Ultimate California Road Trip From the Monterey Bay down to Hearst Castle, California's central coast has been enchanting visitors for decades. Warning: you may never go home again. Budget Travel Monday, Jul 7, 2014, 12:00 PM Take a drive through California's Big Sur along scenic Highway 1. (Greg Mcafee/Dreamstime.com) Budget Travel LLC, 2016


Ultimate California Road Trip

From the Monterey Bay down to Hearst Castle, California's central coast has been enchanting visitors for decades. Warning: you may never go home again.

When you're ready to hit the hay, Casa Munras (rooms from $147 a night), is a hacienda-style hotel about two miles from Fisherman's Wharf with friendly staff who are always happy to make recommendations and aquarium and restaurant reservations for you.

Big Sur

As you head south toward Big Sur, make sure to set aside a few hours for the iconic Pebble Beach 17-Mile Drive ($10 per car) before departing the Monterey peninsula. Sure, you’ve seen these sights on postcards for forever, and it’s a $10 toll road through a gated community, including the toney Pebble Beach Resort. But you’ll get a kick out of seeing how the other 1 percent live, and I promise you’ll soon quit your bellyaching (I always do) as you meander through fog-shrouded pine forests, along the rocky shore, and get to ogle the world-famous Lone Cypress. There are five entry points to the drive, one along Highway 1, and you’ll be given a map upon entry. You can easily spend a few hours stopping along the drive, but be sure to exit near Carmel, where you’ll continue south on the 1 toward Big Sur.

Where exactly is Big Sur? Appropriately enough for an area that has inspired poets, philosophers, and dreamers for decades (including, most famously, writer Henry Miller), there is no official definition of Big Sur (translated from Spanish as “the Big South”). Very broadly, it can refer to the coastal region of California between Carmel and San Simeon and west of the Santa Lucia mountains. When I’m in a particularly woo-woo mood, I say, “The Big Sur you trace on a map is less important than the Big Sur you take home in your heart.”

The best advice I can give you for exploring Big Sur is to keep your eyes open as you head down the 1, cross the Carmel River, and navigate the twists and turns as the highway hugs the Pacific shore. The ocean looms to your right, impossibly big and bright on a sunny day and a moody, misty gray at other times. There are ample places to pull off for a scenic overlook, but when you pull off, please don’t obsess too much about capturing the cliff-side panoramas with a camera—even professionals have a tough time doing the scene justice! It’s more important to capture the faces of the people you love as they see this place for the first time.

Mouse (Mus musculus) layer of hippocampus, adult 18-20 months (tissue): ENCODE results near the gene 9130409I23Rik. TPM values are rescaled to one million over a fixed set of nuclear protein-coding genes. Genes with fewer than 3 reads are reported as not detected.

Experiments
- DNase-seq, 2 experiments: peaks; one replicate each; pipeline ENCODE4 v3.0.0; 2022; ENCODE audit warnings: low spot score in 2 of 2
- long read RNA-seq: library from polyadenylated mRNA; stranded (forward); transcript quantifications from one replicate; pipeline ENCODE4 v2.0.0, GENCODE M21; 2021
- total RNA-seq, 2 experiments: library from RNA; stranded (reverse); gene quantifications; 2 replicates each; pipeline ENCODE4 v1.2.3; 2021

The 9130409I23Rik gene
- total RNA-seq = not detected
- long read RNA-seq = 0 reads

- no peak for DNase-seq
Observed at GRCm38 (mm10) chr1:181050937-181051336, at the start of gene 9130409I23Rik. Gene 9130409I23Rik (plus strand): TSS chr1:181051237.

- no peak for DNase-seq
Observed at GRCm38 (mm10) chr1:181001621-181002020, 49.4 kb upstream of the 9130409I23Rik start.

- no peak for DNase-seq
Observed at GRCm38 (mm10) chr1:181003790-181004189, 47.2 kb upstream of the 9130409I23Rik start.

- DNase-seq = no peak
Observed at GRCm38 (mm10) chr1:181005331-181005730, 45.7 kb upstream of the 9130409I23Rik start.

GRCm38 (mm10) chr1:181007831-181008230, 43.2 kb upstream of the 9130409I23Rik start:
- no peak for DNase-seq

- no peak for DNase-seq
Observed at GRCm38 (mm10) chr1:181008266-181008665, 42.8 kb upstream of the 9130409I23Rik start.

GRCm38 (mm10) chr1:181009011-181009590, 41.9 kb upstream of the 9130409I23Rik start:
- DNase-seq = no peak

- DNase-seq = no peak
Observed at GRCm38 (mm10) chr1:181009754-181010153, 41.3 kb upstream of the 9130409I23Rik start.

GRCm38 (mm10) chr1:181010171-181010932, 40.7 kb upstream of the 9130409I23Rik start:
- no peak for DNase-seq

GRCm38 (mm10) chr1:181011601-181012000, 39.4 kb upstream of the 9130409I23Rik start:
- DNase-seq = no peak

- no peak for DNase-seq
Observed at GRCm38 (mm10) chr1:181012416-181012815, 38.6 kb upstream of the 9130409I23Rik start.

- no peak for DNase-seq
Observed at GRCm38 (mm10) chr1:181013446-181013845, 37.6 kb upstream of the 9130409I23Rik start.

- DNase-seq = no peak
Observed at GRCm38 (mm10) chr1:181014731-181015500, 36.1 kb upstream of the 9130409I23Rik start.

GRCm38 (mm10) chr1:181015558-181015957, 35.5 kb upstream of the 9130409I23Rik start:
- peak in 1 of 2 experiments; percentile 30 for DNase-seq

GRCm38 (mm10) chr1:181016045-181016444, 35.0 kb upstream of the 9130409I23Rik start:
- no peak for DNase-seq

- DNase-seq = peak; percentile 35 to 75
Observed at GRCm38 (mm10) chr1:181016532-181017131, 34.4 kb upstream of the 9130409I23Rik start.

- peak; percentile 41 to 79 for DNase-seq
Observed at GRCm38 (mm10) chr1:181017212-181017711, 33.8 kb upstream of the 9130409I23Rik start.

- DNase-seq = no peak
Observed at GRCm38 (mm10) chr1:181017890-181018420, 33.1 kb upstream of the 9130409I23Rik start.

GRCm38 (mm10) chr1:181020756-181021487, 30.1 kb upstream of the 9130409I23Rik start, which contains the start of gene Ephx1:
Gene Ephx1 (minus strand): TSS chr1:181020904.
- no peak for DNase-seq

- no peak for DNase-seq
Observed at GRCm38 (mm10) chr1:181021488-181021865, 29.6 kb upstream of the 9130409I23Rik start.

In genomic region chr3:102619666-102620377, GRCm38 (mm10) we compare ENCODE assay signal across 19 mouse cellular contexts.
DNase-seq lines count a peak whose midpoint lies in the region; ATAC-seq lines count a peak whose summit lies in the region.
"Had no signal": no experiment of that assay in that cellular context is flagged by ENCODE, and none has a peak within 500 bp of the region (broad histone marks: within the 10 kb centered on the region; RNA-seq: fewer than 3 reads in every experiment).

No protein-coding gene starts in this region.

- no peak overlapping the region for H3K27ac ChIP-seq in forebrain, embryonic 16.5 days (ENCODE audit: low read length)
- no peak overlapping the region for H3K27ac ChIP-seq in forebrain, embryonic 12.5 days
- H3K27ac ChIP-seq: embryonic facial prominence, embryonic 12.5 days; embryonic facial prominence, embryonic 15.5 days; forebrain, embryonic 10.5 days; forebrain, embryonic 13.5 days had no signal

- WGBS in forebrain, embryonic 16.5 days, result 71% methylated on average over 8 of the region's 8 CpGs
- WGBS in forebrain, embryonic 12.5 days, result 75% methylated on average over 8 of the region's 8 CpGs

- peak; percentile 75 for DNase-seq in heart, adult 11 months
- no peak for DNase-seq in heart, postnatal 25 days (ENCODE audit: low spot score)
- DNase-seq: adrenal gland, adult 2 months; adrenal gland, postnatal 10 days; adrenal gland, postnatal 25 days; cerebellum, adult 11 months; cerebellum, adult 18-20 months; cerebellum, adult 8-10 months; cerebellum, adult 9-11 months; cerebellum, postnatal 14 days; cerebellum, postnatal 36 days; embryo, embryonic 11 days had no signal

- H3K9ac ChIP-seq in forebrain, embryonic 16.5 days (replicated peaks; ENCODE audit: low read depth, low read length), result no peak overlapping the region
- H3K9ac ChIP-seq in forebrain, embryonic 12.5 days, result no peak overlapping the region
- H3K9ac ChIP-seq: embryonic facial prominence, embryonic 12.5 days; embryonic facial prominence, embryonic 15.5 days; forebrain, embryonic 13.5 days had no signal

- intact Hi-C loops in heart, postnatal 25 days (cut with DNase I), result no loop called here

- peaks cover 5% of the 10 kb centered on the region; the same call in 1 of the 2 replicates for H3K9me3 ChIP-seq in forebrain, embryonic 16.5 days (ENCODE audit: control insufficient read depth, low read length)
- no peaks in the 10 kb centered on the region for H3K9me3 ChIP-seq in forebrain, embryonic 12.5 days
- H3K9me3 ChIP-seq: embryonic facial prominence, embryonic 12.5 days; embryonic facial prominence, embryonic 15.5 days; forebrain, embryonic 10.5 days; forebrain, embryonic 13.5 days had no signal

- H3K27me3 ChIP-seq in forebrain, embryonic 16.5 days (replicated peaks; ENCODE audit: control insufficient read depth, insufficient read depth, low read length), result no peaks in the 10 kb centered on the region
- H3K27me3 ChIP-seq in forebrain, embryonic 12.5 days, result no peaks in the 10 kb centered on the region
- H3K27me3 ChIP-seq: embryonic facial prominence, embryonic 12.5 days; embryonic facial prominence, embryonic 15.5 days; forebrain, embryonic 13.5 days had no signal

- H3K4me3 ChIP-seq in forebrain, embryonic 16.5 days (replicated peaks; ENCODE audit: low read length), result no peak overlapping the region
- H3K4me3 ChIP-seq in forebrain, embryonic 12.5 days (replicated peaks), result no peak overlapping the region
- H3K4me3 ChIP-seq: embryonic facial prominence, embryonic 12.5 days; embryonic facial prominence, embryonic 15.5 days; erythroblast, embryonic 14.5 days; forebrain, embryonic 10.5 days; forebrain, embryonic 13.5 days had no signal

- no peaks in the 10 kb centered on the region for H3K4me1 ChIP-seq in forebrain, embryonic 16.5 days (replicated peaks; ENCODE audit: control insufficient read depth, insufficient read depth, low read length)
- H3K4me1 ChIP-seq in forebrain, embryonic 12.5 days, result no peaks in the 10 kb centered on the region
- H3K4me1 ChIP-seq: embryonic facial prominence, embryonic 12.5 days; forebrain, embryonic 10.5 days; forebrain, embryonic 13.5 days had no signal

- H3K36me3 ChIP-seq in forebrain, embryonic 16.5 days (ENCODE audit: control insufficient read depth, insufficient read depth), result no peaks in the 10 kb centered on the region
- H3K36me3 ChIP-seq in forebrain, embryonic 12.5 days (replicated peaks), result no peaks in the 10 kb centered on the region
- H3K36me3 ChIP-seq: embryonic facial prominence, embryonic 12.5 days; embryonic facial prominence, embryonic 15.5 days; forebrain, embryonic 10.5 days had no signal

Amid your meandering, you must stop at Pfeiffer Big Sur State Park ($10 per car), right off the highway 26 miles south of Carmel. Here, trails through redwood groves, pines, and hardwoods like sycamores and cottonwoods take you up into the mountains at an easy, family-friendly grade, with views of the Big Sur River as it winds down the mountains to the ocean.

My favorite is the Valley View Trail (turn left at the stop sign after the entry booth, then head to the right, uphill, to the trailhead and parking lot), which crosses two bridges and leads you to a viewing platform where you can savor the dramatic Pfeiffer Falls. After your hike, you can hit the highway again in search of more dramatic ocean views, or you can collapse into a comfy bed at the Big Sur Lodge (rooms from $189 a night), right inside the state park. Book several months or more in advance, as demand is high, especially in summer, and rooms here are a worth-it (slight) splurge—especially if you are able to nab one with a fireplace. After a day of exploring the cliffs along the ocean and the trails in the mountains, there’s nothing like warming your bones in front of a fire when the evening fog creeps in.

Dining at the Big Sur Lodge is excellent and the staff always makes you feel welcome. (Menu items include favorites like Wild Salmon with Ravioli, and the wine list is everything you’d expect from a first-rate California cellar.) But if you’re in the mood for something new, try out New Orleans chef Matt Glazer’s Big Sur Roadhouse (poached local catch, topped with Dungeness crab, $28), just a five-minute drive up Highway 1 from Pfeiffer State Park, at Glen Oaks resort, where you can explore Glazer’s imaginative Cajun-style riffs on classic California cuisine, like the Poached Local Catch, topped with lump Dungeness crab.

San Simeon

The town of San Simeon is less than 70 miles south of Big Sur Lodge on the 1, but reserve at least two hours for the drive—there will be plenty of scenic overlooks, and sometimes traffic can slow down as newbies navigate the switchbacks along the way.

Hearst Castle (Grand Rooms Tour from $25 for adults, $12 for kids ages 5-12) is the knockout estate of newspaper magnate William Randolph Hearst. Hearst himself called the joint La Cuesta Encantada (“Enchanted Hill”), and it’s an excellent example of what can be accomplished when rampaging egomania is harnessed to great art and design. Working with renowned architect Julia Morgan, Hearst created 165 rooms and 127 acres of gardens and pools to showcase his amazing art collection (including Roman sculptures, Tiffany lamps, and much more). You’ll start with a film, “Building the Dream,” on a five-story screen at the visitor center, then head to the castle, where several guided tours are available. If you don’t have all the time—or the money—in the world, opt for the magnificent Grand Rooms Tour.


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